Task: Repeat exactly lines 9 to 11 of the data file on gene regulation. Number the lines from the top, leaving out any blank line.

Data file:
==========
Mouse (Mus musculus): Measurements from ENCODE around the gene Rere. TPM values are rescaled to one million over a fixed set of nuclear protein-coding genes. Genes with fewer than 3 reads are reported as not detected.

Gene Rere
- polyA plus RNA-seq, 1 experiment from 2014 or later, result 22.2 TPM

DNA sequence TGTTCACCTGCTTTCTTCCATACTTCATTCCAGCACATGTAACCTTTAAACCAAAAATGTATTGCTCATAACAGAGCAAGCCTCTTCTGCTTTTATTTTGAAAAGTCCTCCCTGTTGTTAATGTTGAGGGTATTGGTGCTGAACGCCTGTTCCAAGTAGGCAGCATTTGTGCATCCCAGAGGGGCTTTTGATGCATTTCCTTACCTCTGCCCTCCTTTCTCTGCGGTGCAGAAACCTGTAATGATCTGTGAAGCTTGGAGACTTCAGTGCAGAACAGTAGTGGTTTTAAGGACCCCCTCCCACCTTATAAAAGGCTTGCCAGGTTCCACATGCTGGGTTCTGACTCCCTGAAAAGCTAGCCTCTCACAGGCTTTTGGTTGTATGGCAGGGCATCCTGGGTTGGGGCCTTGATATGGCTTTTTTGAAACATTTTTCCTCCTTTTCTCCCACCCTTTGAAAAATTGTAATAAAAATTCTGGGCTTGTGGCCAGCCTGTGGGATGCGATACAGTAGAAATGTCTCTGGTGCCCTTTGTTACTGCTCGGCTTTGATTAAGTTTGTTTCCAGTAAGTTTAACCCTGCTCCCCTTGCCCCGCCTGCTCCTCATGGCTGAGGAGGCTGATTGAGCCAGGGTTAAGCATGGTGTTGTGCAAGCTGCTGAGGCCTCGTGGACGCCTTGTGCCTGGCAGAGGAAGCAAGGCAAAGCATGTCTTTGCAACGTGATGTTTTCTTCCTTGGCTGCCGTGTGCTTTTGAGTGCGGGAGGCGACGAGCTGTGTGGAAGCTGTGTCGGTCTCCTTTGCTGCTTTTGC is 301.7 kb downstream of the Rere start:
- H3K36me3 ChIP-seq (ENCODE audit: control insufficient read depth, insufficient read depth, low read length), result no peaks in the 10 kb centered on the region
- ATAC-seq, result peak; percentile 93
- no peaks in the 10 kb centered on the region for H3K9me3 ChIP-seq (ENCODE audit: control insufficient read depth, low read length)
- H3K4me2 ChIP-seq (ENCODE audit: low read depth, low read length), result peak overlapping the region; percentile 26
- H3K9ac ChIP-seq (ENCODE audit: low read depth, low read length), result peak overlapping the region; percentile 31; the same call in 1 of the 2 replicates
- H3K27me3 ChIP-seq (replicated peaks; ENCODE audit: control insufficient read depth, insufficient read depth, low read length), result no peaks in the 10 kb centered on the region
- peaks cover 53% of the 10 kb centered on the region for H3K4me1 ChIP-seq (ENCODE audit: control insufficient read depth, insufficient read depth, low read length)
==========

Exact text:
- H3K9ac ChIP-seq (ENCODE audit: low read depth, low read length), result peak overlapping the region; percentile 31; the same call in 1 of the 2 replicates
- H3K27me3 ChIP-seq (replicated peaks; ENCODE audit: control insufficient read depth, insufficient read depth, low read length), result no peaks in the 10 kb centered on the region
- peaks cover 53% of the 10 kb centered on the region for H3K4me1 ChIP-seq (ENCODE audit: control insufficient read depth, insufficient read depth, low read length)